CO2 Utilization in Reforming
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CO2 Utilization in Reforming

See Report TofC here (as PDF)

You are not doubt aware that utilizing CO2 as a new carbon source in the production of chemicals, fuels, and materials (e.g., concrete) provides new opportunities but also major scientific and technical challenges due to the molecule’s thermodynamic stability. The increasing commitments, globally, to a sustainable Low Carbon Economy renders these conversion pathways timely and pertinent. In this context, CO2 conversion to syngas or methane, the topic of TCGR’s most recent Carbon Dioxide Capture and Conversion (CO2CC) Program techno-economic report, entitled “CO2 Utilization in Reforming,” enters the value chain of two critical C1 feedstocks, CO and CH4.

CO2 conversion to syngas, a gas mixture made up of CO and H2 in various ratios, is best achieved by the reaction with methane, so-called dry reforming. Exploring CO2 as an oxidant like steam and oxygen in reforming of methane opens the way to catalytic technologies for the production of syngas from two greenhouse gases.

The dry reforming process benefits from the introduction of co-oxidant including steam and/or oxygen into the feed by lowering the overall energy consumption, even reaching thermoneutral, which decreases substantially carbon deposits and succeeds in a H2:CO molar ratio close to 2 for downstream processing to methanol and Fischer-Tropsch products. The tri-reforming process which involves CO2, steam and oxygen as co-oxidants can be run with CO2-rich natural gas feed and flue gases from combustion processes. The technology looks promising for biogas monetization as its production deploys. The CO2 reforming concept has been gaining interest in industry in reaching the pilot, demonstration and production levels.


Fig. 1. Reaction pathways; including CO2 reforming, for methane conversion to syngas.

 

The scenarios for which dry reforming can be considered of utmost interest are where CO2-rich methane feedstocks are available. CO2 conversion to methane refers to the production of synthetic natural gas (SNG) for energy purposes. SNG can also be produced by the hydrogenation of CO. The enabling technologies aimed at producing SNG from CO2 are driven by the concept of Power-to-SNG.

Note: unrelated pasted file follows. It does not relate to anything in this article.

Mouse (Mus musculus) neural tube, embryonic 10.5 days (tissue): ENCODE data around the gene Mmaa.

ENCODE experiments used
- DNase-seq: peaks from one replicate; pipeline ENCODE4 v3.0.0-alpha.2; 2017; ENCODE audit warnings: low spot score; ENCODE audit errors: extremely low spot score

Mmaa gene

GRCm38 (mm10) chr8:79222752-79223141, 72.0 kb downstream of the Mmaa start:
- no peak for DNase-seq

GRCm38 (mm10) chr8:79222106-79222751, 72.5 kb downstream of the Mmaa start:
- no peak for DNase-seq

The major players are located in Europe, mainly Germany, due to strong incentives for the deployment of wind and solar energy. The flagship project is the Audi e-Gas/PtG (Werlte, DE) in operation since 2013. It is the world’s largest Power-to-Gas (PtG) plant with a capacity of 6 MW to power cars with compressed methane. As of 2016, 12+ demonstration projects are on track but at a less advanced stage. The National Renewable Energy Laboratory (NREL) is also launching the first power-to-gas demonstration project in the US.


Fig. 2. Discharge time vs capacity of various storage materials (adapted from Specht et al., 2009).

The delivery of SNG to the market place may easily occur through the existing and expanding pipeline infrastructure as well as shipping liquified natural gas (LNG). The increasing worldwide consumption of energy coupled to stringent environmental guidelines, especially for CO2 emissions, bring methane to the forefront of the modern energy carriers (marine and automotive fuel).

The business of the large companies could become more diversified. As an example, Audi AG company which has a long-established experience in producing cars is now engaged as electricity and fuel producer. In addition, extending Power-to-SNG to Power-to-X (where X represents other products, including chemicals) is expected to boost the implementation of the technology.

No longer can companies afford to wait on the sidelines to see what others do and how they do it. Times are fast changing and to keep pace, or be ahead of the curve, investments must be secured to begin the processes needed to fuel the market, expand its size and grow it into the next decade.

Don’t be left behind! Align with leading industrial CO2CC Program member-companies like BASF, Dow, ExxonMobil, Reliance, Statoil and Total, among others, in the CO2 conversion space by joining the CO2CC Program today. This is the only way to get TCGR’s in-depth and unparalleled report, CO2 Utilization in Reforming.”

TCGR’s CO2CC Program is an industrial consortium dedicated to seeking, reporting and developing win-win economic solutions to CO2 capture and conversion focused on practical ways to generate both savings and lower costs to expand CO2 utilization options and enhance bottom line profitability! The program has been working hard since 2010 to identify solutions, with numerous resources already in place.

More information about this and other services of the CO2CC Program can be seen at http://www.catalystgrp.com/php/tcgr_co2cc.php. Call +1-215-628-4447 or e-mail Ted R. Heron at theron@catalystgrp.com, and we’ll be happy to discuss these and other interesting membership benefits.

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The Catalyst Group Resources (TCGR), a member of The Catalyst Group, is dedicated to monitoring and analyzing technical and commercial developments in catalysis as they apply to the global refining, petrochemical, fine/specialty chemical, pharmaceutical, polymer/elastomer and environmental industries.